The AMEE category at business/processes/production/carbide provides a methodology for calculating greenhouse gas emissions associated with the production and use of silicon and calcium carbide. The methodology provides two ways to calculate, based on either: (1) the quantity of feedstock inputs (coke) to the production process; or (2) the quantity of carbide produced. This methodology represents the Tier 1 (default values) and Tier 2 (facility- or country-specific values) approaches described by the IPCC Guidelines for National Greenhouse Gas Inventories (NGGIP).


How to use this category

Selecting an emissions scenario

To use this category, select the type of carbide and the basis for the calculation using the type and basis drill choices. Users can choose between calculating:

  1. on the basis of carbide production
  2. on the basis on petroleum coke consumption
  3. in the case of calcium carbide, on the basis of usage in acetylene production

Specifying activity data

Next, specify the quantity of feedstock/product (which ever is appropriate) using the mass profile item value.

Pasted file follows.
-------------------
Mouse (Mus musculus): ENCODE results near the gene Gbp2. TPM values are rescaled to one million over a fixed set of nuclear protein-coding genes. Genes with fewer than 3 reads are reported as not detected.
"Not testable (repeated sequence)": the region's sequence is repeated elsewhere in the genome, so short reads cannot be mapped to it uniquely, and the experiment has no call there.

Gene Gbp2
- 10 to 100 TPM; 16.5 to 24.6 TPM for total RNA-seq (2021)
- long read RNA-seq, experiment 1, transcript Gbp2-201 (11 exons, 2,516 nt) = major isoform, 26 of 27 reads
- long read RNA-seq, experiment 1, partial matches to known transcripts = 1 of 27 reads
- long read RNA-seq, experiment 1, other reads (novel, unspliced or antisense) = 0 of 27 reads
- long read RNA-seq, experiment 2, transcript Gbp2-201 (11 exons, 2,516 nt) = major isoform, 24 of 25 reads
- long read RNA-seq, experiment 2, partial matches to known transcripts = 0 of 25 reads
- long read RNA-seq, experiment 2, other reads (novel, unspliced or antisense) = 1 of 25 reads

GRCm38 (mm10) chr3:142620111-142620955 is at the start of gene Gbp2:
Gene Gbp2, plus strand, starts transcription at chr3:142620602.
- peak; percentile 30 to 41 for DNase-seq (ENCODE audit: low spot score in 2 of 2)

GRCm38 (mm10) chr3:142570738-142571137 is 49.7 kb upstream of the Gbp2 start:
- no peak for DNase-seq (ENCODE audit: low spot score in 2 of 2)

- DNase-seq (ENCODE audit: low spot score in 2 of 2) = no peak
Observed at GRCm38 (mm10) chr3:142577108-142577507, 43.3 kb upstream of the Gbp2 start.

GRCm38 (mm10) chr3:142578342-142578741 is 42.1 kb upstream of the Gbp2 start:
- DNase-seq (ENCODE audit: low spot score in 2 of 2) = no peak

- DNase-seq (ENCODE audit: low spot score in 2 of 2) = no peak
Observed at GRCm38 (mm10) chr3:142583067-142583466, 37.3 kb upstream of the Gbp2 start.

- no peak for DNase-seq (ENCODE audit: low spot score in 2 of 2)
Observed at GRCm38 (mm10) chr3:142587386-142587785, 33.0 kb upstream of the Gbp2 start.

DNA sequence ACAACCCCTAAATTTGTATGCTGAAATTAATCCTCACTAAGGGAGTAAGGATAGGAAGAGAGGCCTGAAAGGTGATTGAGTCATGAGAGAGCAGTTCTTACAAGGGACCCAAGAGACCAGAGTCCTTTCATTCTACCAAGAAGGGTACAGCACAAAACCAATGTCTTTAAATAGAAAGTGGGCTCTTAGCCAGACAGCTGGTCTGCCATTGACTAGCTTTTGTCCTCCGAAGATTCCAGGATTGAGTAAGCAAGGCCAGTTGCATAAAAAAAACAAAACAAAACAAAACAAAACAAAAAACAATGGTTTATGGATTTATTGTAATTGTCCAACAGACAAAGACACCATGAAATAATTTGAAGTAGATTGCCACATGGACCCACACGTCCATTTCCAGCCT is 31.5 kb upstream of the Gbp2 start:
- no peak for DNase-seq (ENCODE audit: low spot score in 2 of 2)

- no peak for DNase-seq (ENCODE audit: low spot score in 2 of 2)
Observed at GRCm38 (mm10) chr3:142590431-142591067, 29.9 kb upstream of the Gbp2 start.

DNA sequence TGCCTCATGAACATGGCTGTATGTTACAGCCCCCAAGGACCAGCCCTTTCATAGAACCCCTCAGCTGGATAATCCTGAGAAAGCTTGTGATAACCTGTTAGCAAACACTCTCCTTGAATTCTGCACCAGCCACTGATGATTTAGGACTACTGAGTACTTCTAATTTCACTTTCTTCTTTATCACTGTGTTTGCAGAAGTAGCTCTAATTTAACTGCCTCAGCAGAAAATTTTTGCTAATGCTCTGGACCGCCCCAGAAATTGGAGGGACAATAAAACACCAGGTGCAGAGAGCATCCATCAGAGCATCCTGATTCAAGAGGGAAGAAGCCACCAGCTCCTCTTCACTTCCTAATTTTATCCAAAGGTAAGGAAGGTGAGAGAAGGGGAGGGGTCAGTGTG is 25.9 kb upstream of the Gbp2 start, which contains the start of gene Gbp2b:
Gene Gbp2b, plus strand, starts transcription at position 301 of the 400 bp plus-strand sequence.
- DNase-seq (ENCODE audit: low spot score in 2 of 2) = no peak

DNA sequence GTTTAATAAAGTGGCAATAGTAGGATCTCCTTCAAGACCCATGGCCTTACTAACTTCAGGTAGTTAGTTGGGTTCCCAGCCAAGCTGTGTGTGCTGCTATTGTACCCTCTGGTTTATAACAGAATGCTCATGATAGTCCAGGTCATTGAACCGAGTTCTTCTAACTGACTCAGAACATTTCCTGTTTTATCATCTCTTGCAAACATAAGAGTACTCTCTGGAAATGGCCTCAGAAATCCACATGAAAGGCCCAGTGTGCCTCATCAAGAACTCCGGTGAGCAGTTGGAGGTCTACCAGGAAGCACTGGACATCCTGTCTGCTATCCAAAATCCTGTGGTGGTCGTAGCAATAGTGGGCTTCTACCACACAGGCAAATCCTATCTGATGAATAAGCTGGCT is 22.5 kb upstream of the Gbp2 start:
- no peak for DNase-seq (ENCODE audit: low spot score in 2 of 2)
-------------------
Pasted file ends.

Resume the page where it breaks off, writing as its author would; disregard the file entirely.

Users can override the default emissions factor and specify their own if facility-specific data is available. These can be set using the massCO2PerMass and massCH4PerMass profile item values.

If calculating on the basis of coke consumption (rather than carbide production levels) users can also derive their emissions factor from the carbon content of the coke, should this information be available. To set the carbon concentration, specify a decimal fraction (i.e. 0-1) using the feedstockCarbon profile item value.

The feedstockOxidation profile item value can also be optionally set, describing the level of oxidation acheived for the feedstock, although this defaults to 1 (i.e. 100% oxidation) if left unspecified.

Results and calculation

The returned amounts represent the CO2 and - in case the case of silicon carbide - CH4, emissions associated with the quantities specified. Three quantities are returned, as follows:

  • CO2: CO2 emissions
  • CH4: CH4 (methane) emissions
  • CO2e: CO2e emissions (both gases, converted using these global warming potential)

The individual quantity for CH4 represents an absolute quantity rather than a CO2e quantity.


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